Monday, September 7, 2009

Gyeongju, Day 1

Map of Korea Another vacation post. (For the record, they're all being tagged I got Seoul after the chorus from the Killers song "All These Things That I've Done" because a) Seoul/Soul puns are even funnier now that I know the correct way to pronounce Seoul and b) I unapologetically love Hot Fuss, even though I know that makes me an emo hipster.) After a week in Seoul, Sarah and I decided to ventured out into the countryside and on Friday (08/01), we left for Gyeongju. If you look at the map, Ansan (where I live) is the blue pen and Gyeongju is the green pen. Gyeongju was the capital of the Silla Empire, which lasted for nearly a thousand years (from 57 BC - 935 AD). At its height, Gyeongju had nearly a million inhabitants and was the capital of the entire Korean peninsula for 300 years. It's full of tombs and temples and pagodas and lotus ponds. That last one will be important later.

The quick and dirty highlights version is we went to a lotus pond full of beautiful, delicate blossoms...

Anapji Pond

and I fell in. OF COURSE I DID! Was there any other way for that setup to end? If I were a stick figure drawn on the back of an Hello Kitty envelope, it would have looked something like this:

Anapji Pond: The Aftermath

I Twittered about it that night (I'm in ur social network, connectin' with mah peepz), saying Today I fell in a lotus pond. Some days I feel like I really shouldn't be allowed out of the house without proper supervision. Several people responded, saying things like Doesn't Sarah count as proper supervision?, and the answer is no, no she doesn't. Trust me, it's more fun that way.

I originally planned to write about the entire trip to Gyeongju in one post, but that was taking too long to finish, so I'm going to do it day by day. (And also, Step by Step.)

Saturday, August 1st: Sorry, No Train, But How About This Dragon Trolley?
Dongbuk Gangnu @ Hwaseong Fortress

Sarah and I left my apartment around ten and took a bus to Suwon, with plans of catching a train to Gyeongju from there. Suwon, the capital of the province I live in, is only twenty minutes away from me by bus and, as one of the primary suburbs of Seoul, a major transportation hub. We got to the train station by eleven, only to be told there were no tickets to Gyeongju until eleven that night. We decided to try our luck at the bus terminal and got tickets on a bus leaving at 4:40, leaving us five hours to kill in Suwon. We decided to check out the Hwaseong Fortress. Quick history lesson: Hwaswong Fortress, a UNESCO World Heritage Site, was built between 1794 and 1796 by King Jeongjo to honor his father. The fortress is primarily a wall that surrounds the inner city of Suwon with various gates and outposts along the perimeter.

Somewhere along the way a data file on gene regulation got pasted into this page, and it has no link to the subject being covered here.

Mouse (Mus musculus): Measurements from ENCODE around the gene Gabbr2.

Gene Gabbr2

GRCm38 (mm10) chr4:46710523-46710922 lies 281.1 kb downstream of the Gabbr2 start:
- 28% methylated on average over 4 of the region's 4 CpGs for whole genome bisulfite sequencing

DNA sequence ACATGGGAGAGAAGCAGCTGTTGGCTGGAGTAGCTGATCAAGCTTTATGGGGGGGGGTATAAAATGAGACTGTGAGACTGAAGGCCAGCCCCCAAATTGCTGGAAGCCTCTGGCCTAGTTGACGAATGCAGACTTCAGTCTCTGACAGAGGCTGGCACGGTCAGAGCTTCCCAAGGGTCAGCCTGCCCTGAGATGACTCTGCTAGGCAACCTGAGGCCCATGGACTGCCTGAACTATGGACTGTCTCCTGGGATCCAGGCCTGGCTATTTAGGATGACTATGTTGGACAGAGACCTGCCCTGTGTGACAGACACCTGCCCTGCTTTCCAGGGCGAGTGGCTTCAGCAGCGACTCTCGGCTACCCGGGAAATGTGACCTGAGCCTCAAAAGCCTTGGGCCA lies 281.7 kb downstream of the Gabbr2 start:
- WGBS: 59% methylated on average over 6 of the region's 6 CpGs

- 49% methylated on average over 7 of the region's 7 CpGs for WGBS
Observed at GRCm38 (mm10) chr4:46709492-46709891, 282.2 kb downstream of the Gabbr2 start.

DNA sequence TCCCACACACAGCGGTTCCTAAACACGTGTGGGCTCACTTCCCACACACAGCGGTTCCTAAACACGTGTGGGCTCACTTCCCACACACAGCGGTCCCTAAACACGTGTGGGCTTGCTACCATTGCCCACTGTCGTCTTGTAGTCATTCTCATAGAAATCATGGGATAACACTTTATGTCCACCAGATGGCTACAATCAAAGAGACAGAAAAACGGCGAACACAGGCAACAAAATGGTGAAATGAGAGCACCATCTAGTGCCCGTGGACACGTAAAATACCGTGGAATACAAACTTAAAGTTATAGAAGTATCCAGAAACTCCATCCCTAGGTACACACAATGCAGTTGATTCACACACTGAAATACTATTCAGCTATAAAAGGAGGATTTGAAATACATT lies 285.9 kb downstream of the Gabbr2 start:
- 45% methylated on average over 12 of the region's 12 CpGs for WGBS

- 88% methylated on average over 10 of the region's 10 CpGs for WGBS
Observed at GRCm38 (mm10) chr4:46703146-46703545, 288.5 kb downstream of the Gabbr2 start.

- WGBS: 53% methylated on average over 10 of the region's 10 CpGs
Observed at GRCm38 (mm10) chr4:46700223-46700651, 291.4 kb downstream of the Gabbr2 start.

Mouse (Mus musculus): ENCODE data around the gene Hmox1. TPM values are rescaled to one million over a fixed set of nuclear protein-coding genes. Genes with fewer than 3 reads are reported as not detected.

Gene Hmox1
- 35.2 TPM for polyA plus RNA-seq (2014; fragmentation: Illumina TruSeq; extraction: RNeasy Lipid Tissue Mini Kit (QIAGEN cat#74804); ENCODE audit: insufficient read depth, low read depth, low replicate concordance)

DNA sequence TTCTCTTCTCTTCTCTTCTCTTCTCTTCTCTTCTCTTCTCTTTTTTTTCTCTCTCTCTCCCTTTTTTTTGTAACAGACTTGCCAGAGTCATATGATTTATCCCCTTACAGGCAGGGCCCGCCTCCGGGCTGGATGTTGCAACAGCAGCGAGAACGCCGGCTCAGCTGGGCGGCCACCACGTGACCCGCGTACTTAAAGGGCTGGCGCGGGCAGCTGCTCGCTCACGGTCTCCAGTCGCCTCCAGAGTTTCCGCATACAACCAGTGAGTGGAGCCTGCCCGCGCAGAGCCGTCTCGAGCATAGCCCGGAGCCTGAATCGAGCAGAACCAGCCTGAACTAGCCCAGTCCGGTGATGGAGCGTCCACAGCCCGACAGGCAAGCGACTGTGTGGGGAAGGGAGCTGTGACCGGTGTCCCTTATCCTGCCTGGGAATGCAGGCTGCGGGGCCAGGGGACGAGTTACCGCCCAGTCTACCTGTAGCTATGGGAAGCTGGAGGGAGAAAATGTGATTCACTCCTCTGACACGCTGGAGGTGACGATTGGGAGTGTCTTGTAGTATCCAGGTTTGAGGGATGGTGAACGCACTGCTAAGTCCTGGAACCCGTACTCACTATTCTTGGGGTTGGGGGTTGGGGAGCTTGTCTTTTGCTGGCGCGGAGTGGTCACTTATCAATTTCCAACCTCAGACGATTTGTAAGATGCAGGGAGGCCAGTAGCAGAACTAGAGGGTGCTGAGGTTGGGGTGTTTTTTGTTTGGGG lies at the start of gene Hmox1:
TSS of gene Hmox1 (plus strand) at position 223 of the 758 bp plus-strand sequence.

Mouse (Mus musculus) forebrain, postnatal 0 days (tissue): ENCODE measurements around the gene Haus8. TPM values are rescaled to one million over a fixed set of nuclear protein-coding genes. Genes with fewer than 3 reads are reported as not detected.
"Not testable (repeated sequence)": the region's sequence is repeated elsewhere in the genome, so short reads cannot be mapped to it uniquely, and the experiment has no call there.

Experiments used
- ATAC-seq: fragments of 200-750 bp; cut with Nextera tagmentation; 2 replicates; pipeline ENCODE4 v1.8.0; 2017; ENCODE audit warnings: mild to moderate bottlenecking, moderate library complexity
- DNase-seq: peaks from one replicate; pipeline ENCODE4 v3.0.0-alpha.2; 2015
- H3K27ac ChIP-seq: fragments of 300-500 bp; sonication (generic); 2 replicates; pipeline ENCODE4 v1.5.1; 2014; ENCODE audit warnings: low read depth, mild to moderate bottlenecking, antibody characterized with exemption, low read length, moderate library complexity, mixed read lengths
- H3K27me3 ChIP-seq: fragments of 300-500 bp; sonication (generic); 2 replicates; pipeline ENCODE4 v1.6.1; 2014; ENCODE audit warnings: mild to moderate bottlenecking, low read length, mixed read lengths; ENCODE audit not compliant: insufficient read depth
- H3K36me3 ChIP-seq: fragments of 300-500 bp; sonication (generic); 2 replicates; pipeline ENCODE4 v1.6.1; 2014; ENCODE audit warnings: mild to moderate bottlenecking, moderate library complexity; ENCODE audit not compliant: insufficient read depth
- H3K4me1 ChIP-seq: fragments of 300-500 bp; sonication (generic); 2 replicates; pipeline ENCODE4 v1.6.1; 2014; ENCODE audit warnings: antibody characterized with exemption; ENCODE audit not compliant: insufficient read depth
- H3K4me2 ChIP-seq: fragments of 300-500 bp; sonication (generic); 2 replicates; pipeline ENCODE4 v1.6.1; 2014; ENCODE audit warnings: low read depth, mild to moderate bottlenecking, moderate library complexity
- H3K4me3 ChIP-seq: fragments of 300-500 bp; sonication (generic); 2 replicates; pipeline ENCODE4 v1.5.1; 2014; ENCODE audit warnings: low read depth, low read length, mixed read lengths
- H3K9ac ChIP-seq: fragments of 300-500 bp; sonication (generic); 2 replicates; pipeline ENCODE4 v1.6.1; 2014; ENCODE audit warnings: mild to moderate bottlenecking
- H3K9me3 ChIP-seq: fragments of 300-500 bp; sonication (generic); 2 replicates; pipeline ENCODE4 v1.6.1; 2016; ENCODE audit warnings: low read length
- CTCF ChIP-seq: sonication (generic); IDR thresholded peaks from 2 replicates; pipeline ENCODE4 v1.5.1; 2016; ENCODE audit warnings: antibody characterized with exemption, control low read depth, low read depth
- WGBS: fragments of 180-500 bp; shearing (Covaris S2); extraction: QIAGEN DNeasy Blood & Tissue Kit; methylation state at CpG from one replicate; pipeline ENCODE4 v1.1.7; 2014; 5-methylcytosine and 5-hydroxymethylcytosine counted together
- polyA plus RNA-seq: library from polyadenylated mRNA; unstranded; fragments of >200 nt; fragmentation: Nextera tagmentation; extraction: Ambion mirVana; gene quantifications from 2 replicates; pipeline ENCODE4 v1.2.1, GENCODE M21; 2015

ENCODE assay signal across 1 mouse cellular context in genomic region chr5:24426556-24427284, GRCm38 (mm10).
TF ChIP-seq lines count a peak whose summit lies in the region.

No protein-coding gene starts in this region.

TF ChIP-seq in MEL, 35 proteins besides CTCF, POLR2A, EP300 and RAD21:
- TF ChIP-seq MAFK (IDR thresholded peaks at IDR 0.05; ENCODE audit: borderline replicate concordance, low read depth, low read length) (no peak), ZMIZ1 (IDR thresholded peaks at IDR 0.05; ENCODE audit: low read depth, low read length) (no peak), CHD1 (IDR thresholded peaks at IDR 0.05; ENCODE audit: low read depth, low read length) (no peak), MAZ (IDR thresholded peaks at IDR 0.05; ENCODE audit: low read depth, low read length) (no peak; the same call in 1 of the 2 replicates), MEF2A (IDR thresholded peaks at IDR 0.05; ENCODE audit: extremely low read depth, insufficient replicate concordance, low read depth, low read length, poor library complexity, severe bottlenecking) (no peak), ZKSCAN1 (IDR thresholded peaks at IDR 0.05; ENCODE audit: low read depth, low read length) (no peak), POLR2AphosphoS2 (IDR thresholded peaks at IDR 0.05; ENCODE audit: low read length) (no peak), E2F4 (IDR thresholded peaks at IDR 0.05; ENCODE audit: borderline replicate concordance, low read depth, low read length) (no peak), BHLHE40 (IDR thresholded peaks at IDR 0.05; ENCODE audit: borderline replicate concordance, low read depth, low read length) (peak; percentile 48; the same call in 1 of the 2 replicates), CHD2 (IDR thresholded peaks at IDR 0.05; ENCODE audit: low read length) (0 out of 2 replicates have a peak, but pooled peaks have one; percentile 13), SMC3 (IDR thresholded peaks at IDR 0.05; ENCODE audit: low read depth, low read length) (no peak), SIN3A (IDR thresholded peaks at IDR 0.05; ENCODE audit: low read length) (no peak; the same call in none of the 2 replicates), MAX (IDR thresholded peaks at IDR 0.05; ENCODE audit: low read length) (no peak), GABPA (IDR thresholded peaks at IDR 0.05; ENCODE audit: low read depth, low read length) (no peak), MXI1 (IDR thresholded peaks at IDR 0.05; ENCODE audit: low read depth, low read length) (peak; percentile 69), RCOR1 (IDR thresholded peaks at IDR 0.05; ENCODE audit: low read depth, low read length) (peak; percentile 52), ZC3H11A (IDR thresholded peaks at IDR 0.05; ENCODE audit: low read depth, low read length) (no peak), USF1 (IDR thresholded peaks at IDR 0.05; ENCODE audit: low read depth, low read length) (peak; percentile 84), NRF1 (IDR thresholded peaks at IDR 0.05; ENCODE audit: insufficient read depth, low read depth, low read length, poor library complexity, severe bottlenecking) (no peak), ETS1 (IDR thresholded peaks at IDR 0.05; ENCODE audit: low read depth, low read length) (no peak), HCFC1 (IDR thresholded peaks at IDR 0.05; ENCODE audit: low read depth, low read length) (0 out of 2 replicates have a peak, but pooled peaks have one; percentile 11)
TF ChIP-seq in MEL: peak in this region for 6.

Hwaseong Trolley

We had a bit of an adventure actually finding the fortress and due to poor directions (we were told to get off HERE, with here being no where near where we wanted to be) and ended up wandering a couple of miles through Suwon, hoping to stumble upon some sort of fortification. We eventually found Paldalmun, the South Gate, and then located the rest of the fortress wall, up a very steep hill. By the time we made it to the top of the fortress, we were hot, sweaty and a bit cross, which is probably why we opted to ride the Dragon Trolley with a bunch of children instead of walking along the fortress. I'm pleased to report that the Dragon Trolley is just as awesome as it looks and I a met a very nice Korean boy who told me all about his favorite comic after a bit of prompting from his dad.

Hwahongmun @ Hwaseong Fortress
Hwahongmun @ Hwaseong Fortress

After the trolley ride, we doubled back to get a closer look at the northern stretch of the fortress. I hiked along the southern stretch when I first moved to Korea, but I didn't make it this far around. The Suwoncheon (Suwon River) runs through the middle of the city. The Hwahongmun is one of the two floodgates that lets the river through. The whole area was very picturesque, with the traditional eves painting and the walls and parapets and children splashing in the river. Less picturesque was this sign:

Korean Street Signs

Careful, drivers. Don't drive off this very obvious embankment into the river. (I laugh, but given how Koreans drive [hint: craaazy], it's a pretty reasonable warning to give.) Given our difficulties finding the fortress and the subsequent trolley ride, we left for the bus station well in advance, only to decide to catch a taxi (screw you, bus!) and arrived at the bus terminal with time to spare. We sampled the different bakeries for an early dinner and left Suwon by 5:00. The bus ride was long. The only two adjacent seats were in the middle of the very back row, which means no arm rests, air vents or seat lights. Not even a window to lean against and gaze out. We spent the first hour of the trip stuck in Seoul traffic and two hours into the trip, the overhead lights on the bus were turned off, meaning we couldn't read. (I may have exclaimed, "Hey!" angrily when the lights went out, earning me several dirty looks from my fellow passengers trying to sleep.) Without an air vent the heat was stifling and the teenage girl I was sitting next to (who did have an air vent) kept pushing her fleece blanket onto my lap.

We arrived in Gyeongju late and found small, curly black hairs all over the floor of our room, but the hostel had held our reservation and after a quick trip to the local grocery store for a mini-broom, we cleaned our room and went to bed. The rest of the photos from Suwon can be found at the bottom of here.

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